[Kenneth Cockrell] [NASA Logo]
National Aeronautics and Space Administration

Lyndon B. Johnson Space Center
Houston, Texas 77058

Biographical Data

NAME: Kenneth D. Cockrell (Mr.)
NASA Astronaut

Born April 9, 1950, in Austin, Texas. Married to the former Joan Denice Raines of Houston, Texas. Two children. He enjoys sport flying, snow skiing, water skiing, tennis. His parents, Dale and Jewell Cockrell, reside in Westminster, South Carolina. Her parents, Leon and Rosemary Raines, reside in Houston.

Graduated from Rockdale High School, Rockdale, Texas, in 1968; received a bachelor of science degree in mechanical engineering from University of Texas in 1972, and a master of science degree in aeronautical systems from the University of West Florida in 1974.

Member, Society of Experimental Test Pilots (SETP), and Association of Space Explorers (ASE).

Awarded the Armed Forces Meritorious Service Medal, the Navy Commendation Medal, the Armed Forces Expeditionary Medal, and the Humanitarian Service Medal. Received the Alcoa Foundation Scholarship upon graduating from high school.

Cockrell received his commission through the Naval Aviation Reserve Officer Candidate Program at Naval Air Station Pensacola, Florida, in December 1972. He was designated a naval aviator in August 1974 at Naval Air Station Pensacola. Following type training in the A-7 aircraft, he flew the Corsair II from 1975 to 1978 aboard the USS Midway in the Western Pacific and Indian Oceans. In 1978 he reported to the United States Naval Test Pilot School at Patuxent River, Maryland. After graduation in 1979, he remained at the Naval Air Test Center conducting a variety of flight tests on the A-4, A-7, F-4, and F/A-18 aircraft through mid-1982. He then reported to Naval Station, San Diego, for duty as a staff officer for the Commander of the USS Ranger and subsequently the USS Kitty Hawk Battle Groups. Cockrell was then assigned as a pilot in an operational F/A-18 squadron and made two cruises on the USS Constellation in 1985 and 1987. He resigned his commission in 1987 and accepted a position at the Aircraft Operations Division of the Johnson Space Center. Cockrell is a captain in the United States Naval Reserve. He has logged over 6,300 flying hours and 650 carrier landings.

From November 1987 to July 1990, Cockrell worked as an aerospace engineer and research pilot at Ellington Field, Houston. He was an instructor pilot and functional check pilot in NASA T-38 aircraft. He conducted air sampling and other high altitude research while piloting the WB-57 and was an aircraft commander in the Gulfstream I administrative transport aircraft.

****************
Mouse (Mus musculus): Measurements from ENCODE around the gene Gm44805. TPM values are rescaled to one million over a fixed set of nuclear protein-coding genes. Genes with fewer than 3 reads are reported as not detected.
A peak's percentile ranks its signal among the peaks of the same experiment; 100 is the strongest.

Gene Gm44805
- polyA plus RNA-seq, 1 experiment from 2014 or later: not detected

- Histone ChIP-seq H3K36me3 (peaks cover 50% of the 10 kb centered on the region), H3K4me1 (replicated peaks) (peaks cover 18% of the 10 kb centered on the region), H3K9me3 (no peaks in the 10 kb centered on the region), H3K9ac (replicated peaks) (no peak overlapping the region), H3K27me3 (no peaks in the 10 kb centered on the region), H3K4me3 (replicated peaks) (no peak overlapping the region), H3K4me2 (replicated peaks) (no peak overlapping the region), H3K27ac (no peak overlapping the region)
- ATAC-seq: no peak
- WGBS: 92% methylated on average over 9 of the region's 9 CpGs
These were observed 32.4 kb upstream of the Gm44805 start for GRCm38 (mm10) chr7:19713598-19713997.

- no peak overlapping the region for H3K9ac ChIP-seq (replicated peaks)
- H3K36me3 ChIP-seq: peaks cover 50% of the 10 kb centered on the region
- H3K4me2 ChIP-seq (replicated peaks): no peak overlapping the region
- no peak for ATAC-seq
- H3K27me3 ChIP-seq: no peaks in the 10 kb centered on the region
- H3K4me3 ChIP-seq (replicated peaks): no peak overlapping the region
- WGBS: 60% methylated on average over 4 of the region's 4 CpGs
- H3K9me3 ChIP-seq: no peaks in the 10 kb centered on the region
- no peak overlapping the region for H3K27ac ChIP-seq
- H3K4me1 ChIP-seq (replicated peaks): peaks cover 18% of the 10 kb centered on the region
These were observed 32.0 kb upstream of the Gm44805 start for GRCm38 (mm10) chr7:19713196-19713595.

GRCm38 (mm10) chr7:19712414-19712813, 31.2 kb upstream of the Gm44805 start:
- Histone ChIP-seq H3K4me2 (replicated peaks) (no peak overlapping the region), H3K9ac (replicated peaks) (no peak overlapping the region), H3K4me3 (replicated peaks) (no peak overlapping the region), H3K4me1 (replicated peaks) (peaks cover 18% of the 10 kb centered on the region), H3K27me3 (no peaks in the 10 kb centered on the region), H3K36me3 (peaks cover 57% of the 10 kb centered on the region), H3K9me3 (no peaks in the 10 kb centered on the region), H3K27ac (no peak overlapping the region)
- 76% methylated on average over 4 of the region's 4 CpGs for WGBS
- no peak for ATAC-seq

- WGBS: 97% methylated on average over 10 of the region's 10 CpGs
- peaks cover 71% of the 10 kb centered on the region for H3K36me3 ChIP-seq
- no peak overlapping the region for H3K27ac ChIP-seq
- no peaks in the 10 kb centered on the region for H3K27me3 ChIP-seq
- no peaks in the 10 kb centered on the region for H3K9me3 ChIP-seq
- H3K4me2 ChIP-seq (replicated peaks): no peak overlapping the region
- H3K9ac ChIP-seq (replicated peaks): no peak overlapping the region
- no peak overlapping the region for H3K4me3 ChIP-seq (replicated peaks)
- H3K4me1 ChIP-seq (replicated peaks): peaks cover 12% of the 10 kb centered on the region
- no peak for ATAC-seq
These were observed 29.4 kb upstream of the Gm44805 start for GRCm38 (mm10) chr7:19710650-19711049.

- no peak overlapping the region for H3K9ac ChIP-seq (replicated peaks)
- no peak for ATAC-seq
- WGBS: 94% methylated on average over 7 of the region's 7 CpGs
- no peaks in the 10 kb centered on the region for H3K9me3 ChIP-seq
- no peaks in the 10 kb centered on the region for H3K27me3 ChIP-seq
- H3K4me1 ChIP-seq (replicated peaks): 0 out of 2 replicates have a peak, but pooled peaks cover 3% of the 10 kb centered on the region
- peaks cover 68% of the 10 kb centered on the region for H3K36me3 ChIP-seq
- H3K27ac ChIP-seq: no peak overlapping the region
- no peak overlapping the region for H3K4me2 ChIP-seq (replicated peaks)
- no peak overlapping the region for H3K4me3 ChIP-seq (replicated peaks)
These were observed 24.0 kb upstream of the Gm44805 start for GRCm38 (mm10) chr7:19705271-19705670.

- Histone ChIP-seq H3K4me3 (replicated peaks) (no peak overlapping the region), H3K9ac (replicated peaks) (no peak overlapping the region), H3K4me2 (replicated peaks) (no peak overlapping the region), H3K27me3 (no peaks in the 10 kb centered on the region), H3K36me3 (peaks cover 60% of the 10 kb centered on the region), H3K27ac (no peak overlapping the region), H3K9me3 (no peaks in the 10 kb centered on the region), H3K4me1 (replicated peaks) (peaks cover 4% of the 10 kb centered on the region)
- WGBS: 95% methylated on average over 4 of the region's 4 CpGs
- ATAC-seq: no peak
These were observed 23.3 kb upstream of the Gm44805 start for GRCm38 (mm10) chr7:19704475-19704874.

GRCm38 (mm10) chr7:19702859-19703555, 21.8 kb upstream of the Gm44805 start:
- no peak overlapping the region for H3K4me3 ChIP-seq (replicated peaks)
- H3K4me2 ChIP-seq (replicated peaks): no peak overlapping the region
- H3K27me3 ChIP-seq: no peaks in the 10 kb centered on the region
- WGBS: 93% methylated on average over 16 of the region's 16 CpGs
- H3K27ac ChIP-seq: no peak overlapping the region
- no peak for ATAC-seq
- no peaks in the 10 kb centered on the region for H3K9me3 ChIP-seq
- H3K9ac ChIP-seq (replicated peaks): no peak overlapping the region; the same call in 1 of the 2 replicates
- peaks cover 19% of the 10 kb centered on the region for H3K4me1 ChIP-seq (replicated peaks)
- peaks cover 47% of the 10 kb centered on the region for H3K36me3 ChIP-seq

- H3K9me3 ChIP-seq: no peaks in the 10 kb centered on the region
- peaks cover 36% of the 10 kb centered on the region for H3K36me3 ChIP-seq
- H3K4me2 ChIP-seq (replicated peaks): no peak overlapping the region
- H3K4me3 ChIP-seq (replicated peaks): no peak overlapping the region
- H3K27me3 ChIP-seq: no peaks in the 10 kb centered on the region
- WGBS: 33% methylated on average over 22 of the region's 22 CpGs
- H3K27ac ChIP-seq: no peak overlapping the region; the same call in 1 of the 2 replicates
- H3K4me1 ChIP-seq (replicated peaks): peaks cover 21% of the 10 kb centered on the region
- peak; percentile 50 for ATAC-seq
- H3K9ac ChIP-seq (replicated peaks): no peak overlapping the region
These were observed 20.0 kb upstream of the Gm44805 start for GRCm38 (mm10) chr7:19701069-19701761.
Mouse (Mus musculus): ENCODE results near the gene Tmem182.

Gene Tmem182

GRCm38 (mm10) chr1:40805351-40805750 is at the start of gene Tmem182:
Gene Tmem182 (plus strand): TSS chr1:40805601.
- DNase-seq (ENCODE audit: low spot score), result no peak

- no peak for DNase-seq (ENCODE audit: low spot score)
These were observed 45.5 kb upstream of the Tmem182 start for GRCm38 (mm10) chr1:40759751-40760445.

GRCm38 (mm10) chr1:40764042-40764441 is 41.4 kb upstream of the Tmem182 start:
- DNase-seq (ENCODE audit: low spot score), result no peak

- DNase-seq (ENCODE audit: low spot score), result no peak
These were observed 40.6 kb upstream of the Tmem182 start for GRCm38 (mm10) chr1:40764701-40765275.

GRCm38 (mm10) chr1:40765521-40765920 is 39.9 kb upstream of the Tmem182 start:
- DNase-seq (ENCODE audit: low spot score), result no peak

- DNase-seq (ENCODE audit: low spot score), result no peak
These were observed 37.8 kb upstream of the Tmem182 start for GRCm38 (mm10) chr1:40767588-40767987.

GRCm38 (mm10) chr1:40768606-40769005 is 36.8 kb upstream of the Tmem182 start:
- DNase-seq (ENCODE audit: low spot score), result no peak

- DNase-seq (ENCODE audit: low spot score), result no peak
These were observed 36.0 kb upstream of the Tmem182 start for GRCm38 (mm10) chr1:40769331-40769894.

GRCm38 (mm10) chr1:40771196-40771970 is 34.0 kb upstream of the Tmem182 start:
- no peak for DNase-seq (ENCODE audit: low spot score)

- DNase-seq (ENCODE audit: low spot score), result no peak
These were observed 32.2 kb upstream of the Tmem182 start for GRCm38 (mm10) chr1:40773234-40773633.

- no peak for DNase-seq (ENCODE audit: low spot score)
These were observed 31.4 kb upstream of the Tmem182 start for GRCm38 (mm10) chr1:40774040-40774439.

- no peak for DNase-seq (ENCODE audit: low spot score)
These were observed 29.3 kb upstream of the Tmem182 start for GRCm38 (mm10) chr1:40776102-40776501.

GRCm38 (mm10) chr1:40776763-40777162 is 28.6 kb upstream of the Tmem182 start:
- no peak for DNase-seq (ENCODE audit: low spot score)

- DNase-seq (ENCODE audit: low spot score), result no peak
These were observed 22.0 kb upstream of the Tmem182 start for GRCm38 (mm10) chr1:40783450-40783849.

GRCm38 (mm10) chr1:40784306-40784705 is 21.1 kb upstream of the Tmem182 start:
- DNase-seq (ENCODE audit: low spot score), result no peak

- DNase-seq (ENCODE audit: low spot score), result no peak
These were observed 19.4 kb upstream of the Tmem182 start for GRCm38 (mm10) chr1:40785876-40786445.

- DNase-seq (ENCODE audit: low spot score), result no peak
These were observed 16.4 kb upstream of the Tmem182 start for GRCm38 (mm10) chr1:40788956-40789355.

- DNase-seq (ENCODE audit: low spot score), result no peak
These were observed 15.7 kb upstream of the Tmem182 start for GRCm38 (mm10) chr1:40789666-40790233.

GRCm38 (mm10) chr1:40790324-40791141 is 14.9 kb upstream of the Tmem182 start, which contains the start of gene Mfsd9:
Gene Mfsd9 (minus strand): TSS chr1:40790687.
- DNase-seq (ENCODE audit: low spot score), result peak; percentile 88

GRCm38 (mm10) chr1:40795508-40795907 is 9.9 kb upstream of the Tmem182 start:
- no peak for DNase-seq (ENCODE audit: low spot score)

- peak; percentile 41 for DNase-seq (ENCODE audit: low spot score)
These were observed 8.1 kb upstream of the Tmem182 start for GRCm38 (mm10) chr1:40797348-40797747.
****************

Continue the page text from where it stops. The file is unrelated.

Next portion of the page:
Selected by NASA in January 1990, Cockrell became an astronaut in July 1991. He is qualified for assignment as a pilot on future Space Shuttle flight crews. His technical assignments to date include: duties in the Astronaut Office Operations Development Branch, working on landing, rollout, tires and brakes issues; CAPCOM in Mission Control for ascent and entry; Astronaut Office representative for Flight Data File, the numerous books of procedures carried aboard Shuttle flights. He served as Assistant to the Chief of the Astronaut Office for Shuttle operations and hardware, and has served as Chief of the Astronaut Office Operations Development Branch.

A veteran of three space flights, he has logged over 906 hours in space. He served as a mission specialist on STS-56 (April 8-17, 1993), was the pilot on STS-69 (September 7-18, 1995), and was the mission commander on STS-80 (November 19 to December 7, 1996). He presently serves as Chief of the Astronaut Office. Cockrell is assigned to command the crew of STS-98. The crew will continue the task of building and enhancing the International Space Station by delivering the U.S. laboratory module. The Shuttle will spend six days docked to the station while the laboratory is attached and three spacewalks are conducted to complete its assembly. The STS-98 mission will occur while the first station crew is aboard the new spacecraft. Launch is targeted for October 1999.

STS-56, carrying ATLAS-2 was a nine-day mission during which the crew of Discovery conducted atmospheric and solar studies in order to better understand the effect of solar activity on the Earth's climate and environment. STS-56 launched April 8, 1993, and landed April 17, 1993. Mission duration was 9 days, 6 hours, 9 minutes, 21 seconds.

The primary objective of STS-69 (September 7-18, 1995) was the successful deployment and retrieval of a SPARTAN satellite and the Wake Shield Facility (WSF). The WSF is designed to evaluate the effectiveness of using this free-flying experiment to grow semiconductors, high temperature superconductors and other materials using the ultra-high vacuum created behind the spacecraft near the experiment package. Mission duration was 10 days, 20 hours, 28 minutes.

During STS-80 (November 19 to December 7, 1996) the crew deployed and retrieved the Wake Shield Facility (WSF) and the Orbiting Retrievable Far and Extreme Ultraviolet Spectrometer (ORFEUS) satellites. The WSF is designed to fly free of the Shuttle, creating a super vacuum in its wake in which to grow thin film wafers for use in semiconductors and other high-tech electrical components. The ORFEUS instruments, mounted on the reusable Shuttle Pallet Satellite, will study the origin and makeup of stars. Mission duration was a record breaking 17 days, 15 hours, 53 minutes.


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